Entrepreneurs: Planning Your Escape From Your Job

by | Aug 30, 2022 | SMB/Startup

What’s stopping you from just walking out of your job to start your own business today? Is it common sense or integrity? Both are valuable commodities.

Common Sense and Integrity

Common sense says that you will most likely have commitments, obligations, and responsibilities that show up monthly, weekly, and even daily. It is not smart to risk any of those commitments with brash, cavalier action, which could cost you in the immediate future and long term.
Also, you put both yourself and your new business under immense pressure if you are under the gun at the start.
Having the support of your family, your bank, and countless other individuals and institutions is crucial when you are starting a new venture.
Integrity takes a long time to earn. The integrity you earned at your current place of work, both with your employers and with your work colleagues can be useful, offering influential contacts in the future.
It’s unwise and unhelpful to put your integrity in jeopardy when it’s absolutely unnecessary.
Instead of just pulling the plug, plan your escape from your current employment with both common sense and integrity.

Preparing for Your Business

It makes good sense to do plenty of research on your new business and get all your questions answered before you make any decisions.

Consider these ideas:

  1. Get an insider’s opinion. An insider’s view of your potential business will serve you well, potentially saving you a lot of time and money. The view on the outside looking in is a lot different from the inside looking out.
    • Find someone who has already walked the path you intend to tread and ask them, “If you were doing this all over again, what would you do differently?” Their answer will likely provide the most valuable information you can find about your new business.
  2. How will you generate a profit? It’s important to figure out, to the best of your ability, the easiest and most effective way of generating a profit from your new business.
  3. How will you scale up? Determine what you need in place to handle increasing volumes of customers. Customers are the key; they are the people who will provide your profits.
  4. How much time do you need to get the business started? Determine how much time you have available to get your business off the ground. Naturally, the more effort and energy you put in the quicker everything will go.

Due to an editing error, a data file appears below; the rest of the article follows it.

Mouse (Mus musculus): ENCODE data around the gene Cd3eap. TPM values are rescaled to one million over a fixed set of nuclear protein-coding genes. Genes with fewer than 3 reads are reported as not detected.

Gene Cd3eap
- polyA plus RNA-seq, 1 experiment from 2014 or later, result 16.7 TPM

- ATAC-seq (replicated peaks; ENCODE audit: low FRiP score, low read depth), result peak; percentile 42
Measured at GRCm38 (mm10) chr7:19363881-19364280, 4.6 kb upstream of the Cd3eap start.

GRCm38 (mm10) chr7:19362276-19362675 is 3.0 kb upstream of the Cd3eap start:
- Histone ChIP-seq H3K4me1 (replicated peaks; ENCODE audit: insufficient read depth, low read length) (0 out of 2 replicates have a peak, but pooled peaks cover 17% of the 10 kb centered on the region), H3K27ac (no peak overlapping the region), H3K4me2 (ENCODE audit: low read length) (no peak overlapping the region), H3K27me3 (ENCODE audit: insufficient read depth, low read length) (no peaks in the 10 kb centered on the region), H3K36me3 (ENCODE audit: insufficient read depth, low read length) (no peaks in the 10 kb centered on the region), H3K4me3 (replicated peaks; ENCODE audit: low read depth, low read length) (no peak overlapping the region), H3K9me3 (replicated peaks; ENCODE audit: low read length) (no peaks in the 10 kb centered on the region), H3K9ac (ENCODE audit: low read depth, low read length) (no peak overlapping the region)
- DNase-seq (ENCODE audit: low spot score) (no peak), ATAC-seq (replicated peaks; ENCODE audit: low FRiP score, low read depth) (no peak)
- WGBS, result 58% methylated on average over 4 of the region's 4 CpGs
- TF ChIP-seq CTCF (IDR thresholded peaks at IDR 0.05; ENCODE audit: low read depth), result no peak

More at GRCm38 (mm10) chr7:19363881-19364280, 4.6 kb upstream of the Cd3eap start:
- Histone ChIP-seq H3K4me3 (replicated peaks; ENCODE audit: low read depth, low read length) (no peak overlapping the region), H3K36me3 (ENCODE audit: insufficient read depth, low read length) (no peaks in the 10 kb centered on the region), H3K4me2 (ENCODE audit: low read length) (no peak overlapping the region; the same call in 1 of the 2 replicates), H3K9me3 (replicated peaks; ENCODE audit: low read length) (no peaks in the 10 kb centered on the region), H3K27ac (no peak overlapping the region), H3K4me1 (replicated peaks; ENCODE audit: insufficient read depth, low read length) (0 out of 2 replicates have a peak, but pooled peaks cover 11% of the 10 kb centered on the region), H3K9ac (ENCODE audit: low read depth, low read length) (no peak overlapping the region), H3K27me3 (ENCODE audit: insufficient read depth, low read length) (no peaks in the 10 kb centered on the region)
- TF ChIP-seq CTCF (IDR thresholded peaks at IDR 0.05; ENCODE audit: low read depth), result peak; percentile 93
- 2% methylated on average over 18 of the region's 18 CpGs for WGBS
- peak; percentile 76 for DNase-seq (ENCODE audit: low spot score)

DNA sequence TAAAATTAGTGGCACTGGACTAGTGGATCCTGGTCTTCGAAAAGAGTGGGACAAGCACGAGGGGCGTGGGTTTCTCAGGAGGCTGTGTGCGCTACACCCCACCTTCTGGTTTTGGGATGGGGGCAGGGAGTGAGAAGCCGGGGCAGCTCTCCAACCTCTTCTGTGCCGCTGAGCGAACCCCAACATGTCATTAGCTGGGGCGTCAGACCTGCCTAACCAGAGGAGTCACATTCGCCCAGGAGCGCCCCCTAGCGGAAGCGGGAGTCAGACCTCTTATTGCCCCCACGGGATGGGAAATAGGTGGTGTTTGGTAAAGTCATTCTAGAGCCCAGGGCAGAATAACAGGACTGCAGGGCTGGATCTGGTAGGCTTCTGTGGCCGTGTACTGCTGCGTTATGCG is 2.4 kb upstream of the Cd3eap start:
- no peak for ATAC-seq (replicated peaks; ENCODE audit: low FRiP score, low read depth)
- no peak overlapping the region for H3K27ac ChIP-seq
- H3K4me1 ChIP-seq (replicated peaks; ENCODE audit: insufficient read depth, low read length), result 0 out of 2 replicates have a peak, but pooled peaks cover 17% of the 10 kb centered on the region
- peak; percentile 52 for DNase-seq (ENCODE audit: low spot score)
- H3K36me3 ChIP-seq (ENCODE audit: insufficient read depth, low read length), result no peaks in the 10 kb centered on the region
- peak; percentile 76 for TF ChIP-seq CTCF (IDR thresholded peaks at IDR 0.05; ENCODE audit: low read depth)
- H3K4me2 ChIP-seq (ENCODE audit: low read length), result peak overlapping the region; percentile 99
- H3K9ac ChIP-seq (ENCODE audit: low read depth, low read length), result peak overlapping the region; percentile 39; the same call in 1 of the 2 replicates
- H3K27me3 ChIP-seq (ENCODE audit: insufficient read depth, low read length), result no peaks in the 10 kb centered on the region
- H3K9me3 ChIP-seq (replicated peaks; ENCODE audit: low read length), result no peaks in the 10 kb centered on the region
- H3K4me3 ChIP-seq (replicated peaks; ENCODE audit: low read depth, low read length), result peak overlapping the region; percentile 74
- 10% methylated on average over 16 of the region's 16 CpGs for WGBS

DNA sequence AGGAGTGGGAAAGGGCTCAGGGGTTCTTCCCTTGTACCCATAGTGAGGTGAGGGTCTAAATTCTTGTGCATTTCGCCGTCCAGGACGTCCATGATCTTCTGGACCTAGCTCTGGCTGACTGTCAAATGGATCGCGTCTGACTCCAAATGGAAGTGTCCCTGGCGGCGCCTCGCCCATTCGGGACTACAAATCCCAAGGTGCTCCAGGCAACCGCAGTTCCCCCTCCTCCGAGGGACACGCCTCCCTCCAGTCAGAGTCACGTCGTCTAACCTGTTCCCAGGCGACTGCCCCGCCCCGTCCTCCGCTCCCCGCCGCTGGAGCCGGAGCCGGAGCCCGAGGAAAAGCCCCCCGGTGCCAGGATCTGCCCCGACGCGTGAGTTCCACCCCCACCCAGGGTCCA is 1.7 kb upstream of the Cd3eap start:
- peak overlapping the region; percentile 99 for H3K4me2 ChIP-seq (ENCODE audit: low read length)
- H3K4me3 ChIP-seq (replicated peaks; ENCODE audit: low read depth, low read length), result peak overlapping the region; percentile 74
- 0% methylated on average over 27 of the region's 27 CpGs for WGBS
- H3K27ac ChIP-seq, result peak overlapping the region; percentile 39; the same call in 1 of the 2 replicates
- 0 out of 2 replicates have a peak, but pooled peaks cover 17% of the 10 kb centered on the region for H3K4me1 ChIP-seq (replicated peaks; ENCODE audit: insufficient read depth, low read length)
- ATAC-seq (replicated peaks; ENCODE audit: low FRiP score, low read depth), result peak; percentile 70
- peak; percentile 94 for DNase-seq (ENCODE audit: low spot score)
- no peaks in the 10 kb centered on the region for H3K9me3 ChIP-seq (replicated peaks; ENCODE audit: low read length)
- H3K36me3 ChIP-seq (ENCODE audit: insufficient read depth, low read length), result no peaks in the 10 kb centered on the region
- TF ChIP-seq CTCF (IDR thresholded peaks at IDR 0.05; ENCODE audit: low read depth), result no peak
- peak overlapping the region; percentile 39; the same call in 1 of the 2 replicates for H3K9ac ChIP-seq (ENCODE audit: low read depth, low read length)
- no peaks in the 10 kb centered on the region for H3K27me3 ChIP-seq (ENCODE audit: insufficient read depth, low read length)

• How long will it take for your business to generate meaningful profit? Make a reasonable estimate based on the information collected.

Once you have this information, it should be possible to calculate, with some reasonable level of certainty, what needs to be done to create a timeline for escaping your current employment.

A Wise Way to Start Your Business

So, now you can quit your job, right? Hold on! You’re almost there!
Many smart people get their business into the marketplace by working part-time from home while they keep their regular job intact. Even if it takes nine months or a year, or even a couple of years, to get your business running efficiently and effectively, it’s got to be worth it, right?
Remember to factor in some wiggle room for the unexpected, some down time, self care, and even some holidays.
Talk to people who have made this kind of transition to understand what is reasonable and doable for someone in your situation.

Work Smarter, Not Harder

Remember, your new business should not require you to work 40, 50, or 60 hours a week. Your intent is to increase profit and income potential, and decrease time needed to create it.
Seriously consider working smarter, not harder. If hard work was any guarantee of success, most people would already be wealthy.
It’s not about working hard. Your success will come from having a plan, an effective strategy, and the discipline and enthusiasm to follow through on it.
Once you are confident you have a profitable business plan working part-time on your business, and showing some profits, it’s time for you to work out a sensible plan to quit your job.
Yes, it takes patience. But remember: “All things in their season.” Soon, you’ll be looking back at the job you once had and looking forward to greater profits in your own business.


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